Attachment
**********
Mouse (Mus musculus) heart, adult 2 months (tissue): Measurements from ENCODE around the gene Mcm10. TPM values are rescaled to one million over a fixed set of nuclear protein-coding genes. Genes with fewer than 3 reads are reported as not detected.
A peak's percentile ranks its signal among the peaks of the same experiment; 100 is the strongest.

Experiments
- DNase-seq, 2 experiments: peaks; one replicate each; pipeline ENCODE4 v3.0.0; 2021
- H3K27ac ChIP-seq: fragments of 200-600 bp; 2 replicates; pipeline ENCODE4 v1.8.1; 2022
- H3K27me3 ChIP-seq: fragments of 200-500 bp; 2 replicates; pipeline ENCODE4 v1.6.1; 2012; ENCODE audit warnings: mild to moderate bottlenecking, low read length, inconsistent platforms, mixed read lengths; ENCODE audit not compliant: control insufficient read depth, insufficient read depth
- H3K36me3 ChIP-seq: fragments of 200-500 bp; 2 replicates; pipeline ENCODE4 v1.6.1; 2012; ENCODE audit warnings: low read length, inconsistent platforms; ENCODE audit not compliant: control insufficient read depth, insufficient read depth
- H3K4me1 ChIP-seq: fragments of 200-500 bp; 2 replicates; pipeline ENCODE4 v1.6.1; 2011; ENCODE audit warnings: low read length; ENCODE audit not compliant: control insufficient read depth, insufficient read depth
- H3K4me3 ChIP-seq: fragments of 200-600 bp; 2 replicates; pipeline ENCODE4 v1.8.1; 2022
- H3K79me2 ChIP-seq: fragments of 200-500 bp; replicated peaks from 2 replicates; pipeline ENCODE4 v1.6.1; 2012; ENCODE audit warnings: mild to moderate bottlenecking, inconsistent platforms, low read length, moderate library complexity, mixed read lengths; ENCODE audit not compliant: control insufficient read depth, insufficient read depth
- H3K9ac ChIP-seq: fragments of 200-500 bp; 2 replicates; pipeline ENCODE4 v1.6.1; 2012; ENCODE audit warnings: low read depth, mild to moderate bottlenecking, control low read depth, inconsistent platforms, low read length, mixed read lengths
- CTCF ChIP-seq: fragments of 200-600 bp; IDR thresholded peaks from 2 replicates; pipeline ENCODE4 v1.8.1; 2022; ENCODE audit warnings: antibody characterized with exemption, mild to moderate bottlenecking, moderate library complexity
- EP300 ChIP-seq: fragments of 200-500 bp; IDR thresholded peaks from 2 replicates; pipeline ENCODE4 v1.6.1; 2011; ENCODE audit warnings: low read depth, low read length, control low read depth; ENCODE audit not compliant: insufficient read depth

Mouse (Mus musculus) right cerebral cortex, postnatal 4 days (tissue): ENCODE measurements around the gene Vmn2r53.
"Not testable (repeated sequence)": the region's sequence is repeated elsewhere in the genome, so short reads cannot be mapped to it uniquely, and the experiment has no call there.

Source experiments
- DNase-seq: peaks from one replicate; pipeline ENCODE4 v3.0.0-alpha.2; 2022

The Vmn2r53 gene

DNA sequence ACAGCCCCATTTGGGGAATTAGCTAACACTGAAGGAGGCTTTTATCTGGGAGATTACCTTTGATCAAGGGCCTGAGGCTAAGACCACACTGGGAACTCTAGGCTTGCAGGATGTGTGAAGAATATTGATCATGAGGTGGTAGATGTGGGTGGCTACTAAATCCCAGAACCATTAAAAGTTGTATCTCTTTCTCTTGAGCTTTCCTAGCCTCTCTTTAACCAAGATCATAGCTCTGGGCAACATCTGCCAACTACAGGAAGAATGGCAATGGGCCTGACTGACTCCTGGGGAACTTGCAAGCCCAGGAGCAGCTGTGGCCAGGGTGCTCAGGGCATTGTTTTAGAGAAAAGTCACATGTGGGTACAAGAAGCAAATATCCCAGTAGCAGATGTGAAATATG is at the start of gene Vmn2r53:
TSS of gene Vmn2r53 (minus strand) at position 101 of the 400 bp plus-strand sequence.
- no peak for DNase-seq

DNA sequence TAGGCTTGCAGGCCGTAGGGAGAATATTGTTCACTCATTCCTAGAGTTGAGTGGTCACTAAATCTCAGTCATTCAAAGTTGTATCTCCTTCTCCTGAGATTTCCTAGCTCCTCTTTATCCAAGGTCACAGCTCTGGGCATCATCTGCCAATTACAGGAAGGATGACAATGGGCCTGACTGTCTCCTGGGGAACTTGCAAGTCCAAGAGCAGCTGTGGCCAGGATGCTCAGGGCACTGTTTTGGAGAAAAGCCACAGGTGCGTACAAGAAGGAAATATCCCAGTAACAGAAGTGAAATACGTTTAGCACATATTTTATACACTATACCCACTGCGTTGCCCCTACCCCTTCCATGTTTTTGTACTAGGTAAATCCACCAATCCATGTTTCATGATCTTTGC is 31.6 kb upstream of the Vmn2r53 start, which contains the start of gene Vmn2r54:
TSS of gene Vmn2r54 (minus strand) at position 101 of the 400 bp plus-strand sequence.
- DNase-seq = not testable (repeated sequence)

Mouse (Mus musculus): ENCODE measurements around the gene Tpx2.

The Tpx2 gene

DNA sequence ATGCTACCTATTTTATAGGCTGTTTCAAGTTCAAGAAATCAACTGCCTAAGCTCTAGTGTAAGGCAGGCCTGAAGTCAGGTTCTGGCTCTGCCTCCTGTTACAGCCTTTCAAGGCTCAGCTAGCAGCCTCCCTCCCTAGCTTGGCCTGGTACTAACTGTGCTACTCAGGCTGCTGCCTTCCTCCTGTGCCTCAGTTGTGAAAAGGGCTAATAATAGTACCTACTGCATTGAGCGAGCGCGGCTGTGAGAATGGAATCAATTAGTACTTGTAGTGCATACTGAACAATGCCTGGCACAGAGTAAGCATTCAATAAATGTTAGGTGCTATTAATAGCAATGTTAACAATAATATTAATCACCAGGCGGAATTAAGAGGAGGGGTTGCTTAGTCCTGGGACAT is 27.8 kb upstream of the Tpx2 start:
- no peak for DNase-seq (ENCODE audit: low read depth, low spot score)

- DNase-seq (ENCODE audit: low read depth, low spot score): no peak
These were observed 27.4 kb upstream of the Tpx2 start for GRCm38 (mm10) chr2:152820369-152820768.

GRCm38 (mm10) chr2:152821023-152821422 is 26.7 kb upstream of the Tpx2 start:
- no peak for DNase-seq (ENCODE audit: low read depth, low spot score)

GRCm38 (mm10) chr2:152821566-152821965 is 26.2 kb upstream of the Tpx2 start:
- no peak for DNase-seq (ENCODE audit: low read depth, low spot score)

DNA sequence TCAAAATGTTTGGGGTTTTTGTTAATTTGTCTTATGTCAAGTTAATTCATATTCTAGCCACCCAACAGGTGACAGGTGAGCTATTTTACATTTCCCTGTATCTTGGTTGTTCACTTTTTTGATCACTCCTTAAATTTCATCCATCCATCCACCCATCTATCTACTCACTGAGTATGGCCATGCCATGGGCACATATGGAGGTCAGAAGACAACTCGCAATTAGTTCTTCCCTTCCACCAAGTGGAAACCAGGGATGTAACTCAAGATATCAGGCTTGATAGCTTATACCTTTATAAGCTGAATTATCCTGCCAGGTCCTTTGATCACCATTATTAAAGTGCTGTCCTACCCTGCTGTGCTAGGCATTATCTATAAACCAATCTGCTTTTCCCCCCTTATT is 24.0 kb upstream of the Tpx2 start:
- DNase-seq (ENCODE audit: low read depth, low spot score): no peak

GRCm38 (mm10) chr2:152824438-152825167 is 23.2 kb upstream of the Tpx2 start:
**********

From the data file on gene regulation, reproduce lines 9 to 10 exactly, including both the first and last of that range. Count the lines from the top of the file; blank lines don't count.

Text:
- H3K4me3 ChIP-seq: fragments of 200-600 bp; 2 replicates; pipeline ENCODE4 v1.8.1; 2022
- H3K79me2 ChIP-seq: fragments of 200-500 bp; replicated peaks from 2 replicates; pipeline ENCODE4 v1.6.1; 2012; ENCODE audit warnings: mild to moderate bottlenecking, inconsistent platforms, low read length, moderate library complexity, mixed read lengths; ENCODE audit not compliant: control insufficient read depth, insufficient read depth